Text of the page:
City has 99 branches and serves around 200,000 households, for an average of about 2,000 households per branch, making it more efficient than competitors, he adds.
“We don’t spend a ton of time and energy cutting expenses here,” Hageboeck says. “Revenues are high because we have a lot of branch-related fee income.” City’s branch network brings in deposits. More accounts results in more fee income, he explains. Debit card revenue makes up more than a third of noninterest income for the bank, totaling $27.3 million in 2022.
In addition to its branch network, City has invested in its mobile banking app to help win over younger consumers. That means making sure the app is available to customers around the clock, with minimal downtime for maintenance, and offering dark mode, a user interface display setting often preferred by Gen Z, according to Quinlan. “The app [has] those little fundamental features that matter,” he says.
City adopted Zelle in 2020. It also issues tap-to-pay debit cards, another feature that appeals to younger consumers, he says.
And a long track record of taking care of customers has paid off. Almost a quarter of its new customers in 2022 were under the age of 24, according to the bank, and 41% of all new customers were under the age of 34. Quinlan says most of those young customers come to the bank because their parents refer them.
“They come in and open their accounts, often in high school, and then they’re able to carry that on through college,” Quinlan says. “And then hopefully they become a long-term customer.”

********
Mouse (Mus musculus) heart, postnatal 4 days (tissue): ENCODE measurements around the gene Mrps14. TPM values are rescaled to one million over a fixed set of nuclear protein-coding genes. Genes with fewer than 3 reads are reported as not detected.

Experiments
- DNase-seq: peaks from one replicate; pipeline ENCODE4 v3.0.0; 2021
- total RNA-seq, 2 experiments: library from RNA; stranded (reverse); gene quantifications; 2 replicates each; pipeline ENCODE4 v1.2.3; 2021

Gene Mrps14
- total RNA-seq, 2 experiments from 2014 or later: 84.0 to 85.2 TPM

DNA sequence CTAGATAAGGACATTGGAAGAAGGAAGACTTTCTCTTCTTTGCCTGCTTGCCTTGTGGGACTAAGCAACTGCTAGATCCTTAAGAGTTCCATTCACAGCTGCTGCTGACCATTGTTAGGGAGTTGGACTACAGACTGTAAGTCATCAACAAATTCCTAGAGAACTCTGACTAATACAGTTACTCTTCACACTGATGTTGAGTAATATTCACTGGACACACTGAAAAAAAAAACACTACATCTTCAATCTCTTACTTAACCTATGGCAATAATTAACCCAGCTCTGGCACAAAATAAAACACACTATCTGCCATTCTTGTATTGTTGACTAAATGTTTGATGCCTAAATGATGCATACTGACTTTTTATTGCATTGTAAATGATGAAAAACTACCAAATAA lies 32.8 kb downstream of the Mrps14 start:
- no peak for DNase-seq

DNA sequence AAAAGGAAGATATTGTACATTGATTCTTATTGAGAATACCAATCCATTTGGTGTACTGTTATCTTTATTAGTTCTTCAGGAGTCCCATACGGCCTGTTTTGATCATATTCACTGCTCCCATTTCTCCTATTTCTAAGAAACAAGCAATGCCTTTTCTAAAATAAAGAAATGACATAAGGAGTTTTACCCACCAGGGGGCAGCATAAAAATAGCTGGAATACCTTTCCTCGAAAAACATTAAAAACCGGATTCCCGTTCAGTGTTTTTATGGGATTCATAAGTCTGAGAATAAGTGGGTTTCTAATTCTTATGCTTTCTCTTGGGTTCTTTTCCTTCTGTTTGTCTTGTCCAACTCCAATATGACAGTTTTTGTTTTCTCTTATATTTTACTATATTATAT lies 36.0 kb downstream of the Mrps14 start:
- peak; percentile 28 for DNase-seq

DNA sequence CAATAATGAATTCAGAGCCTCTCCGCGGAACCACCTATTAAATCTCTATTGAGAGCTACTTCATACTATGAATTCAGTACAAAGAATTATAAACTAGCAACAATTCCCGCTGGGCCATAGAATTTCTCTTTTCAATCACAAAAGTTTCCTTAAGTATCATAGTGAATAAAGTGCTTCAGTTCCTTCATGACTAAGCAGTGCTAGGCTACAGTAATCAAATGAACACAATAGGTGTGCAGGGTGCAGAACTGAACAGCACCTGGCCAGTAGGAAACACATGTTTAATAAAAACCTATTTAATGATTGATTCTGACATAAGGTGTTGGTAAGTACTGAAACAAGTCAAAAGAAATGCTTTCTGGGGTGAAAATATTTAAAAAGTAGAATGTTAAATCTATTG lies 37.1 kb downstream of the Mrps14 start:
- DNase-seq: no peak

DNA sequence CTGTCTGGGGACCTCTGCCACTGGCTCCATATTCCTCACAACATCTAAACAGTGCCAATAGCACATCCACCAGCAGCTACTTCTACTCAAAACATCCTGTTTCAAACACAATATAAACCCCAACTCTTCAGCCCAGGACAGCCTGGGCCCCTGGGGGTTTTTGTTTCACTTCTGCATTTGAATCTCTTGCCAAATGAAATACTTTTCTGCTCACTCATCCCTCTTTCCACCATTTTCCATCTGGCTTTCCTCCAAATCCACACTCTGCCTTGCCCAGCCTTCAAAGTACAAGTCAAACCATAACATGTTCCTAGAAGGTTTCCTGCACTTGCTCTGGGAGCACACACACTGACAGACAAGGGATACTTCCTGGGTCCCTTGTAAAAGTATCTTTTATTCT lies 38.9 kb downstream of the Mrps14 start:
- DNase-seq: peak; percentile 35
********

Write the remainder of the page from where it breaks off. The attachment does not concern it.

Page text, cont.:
Staying loyal to customers in its slow growth, Appalachian markets has worked to City’s benefit. When other banks have exited the region or merged out of existence, City has hung on, doubling down on marketing efforts so it stays at the forefront of potential customers’ minds. Quinlan says the bank has achieved a lot of brand recognition by being engaged in the community, sponsoring local school events and youth sports teams. Branch staff regularly report that new customers end up banking with City because they’ve decided to go with a bank that supports their hometown, he adds.
“You never know when a customer’s going to get mad at their existing institution and start looking for something else,” he says. “Being active in our communities helps City to be top of mind as the customer looks for a new bank.”
As of June 30, 2022, City had the third-highest deposit market share in Charleston, West Virginia, with 15.21% of total deposits in that metro area, according to the Federal Deposit Insurance Corp. With 7.75% of all deposits across West Virginia, City had the fourth-highest deposit share in the state, behind Truist Financial Corp., United Bankshares, also in Charleston, and Wesbanco, based in Wheeling.
Retail lending, primarily residential mortgages, made up around half of the bank’s loan portfolio as of the second quarter of 2023. City has made the choice to keep all the mortgage loans it makes on its books, and keep servicing in its branches and call centers, rather than sell those loans on the secondary market. Quinlan says that’s ultimately proven to be a competitive advantage with customers and gives the bank some extra word-of-mouth marketing.
The relatively low housing prices in its markets — around $175,000 to $200,000 — work in City’s favor. Consumers are generally taking out modest mortgages well within their means, says Chief Financial Officer David Bumgarner. “We will do some mortgage loans exceeding half a million dollars, but our bread and butter is more at that lower level,” he says.
Being one of the main players in its markets also means a lower employee turnover rate. Quinlan pegs the average employee tenure around 11 years across the organization. While there’s somewhat higher turnover among branch staff, it’s also not unheard of to celebrate workers with decades of experience at City.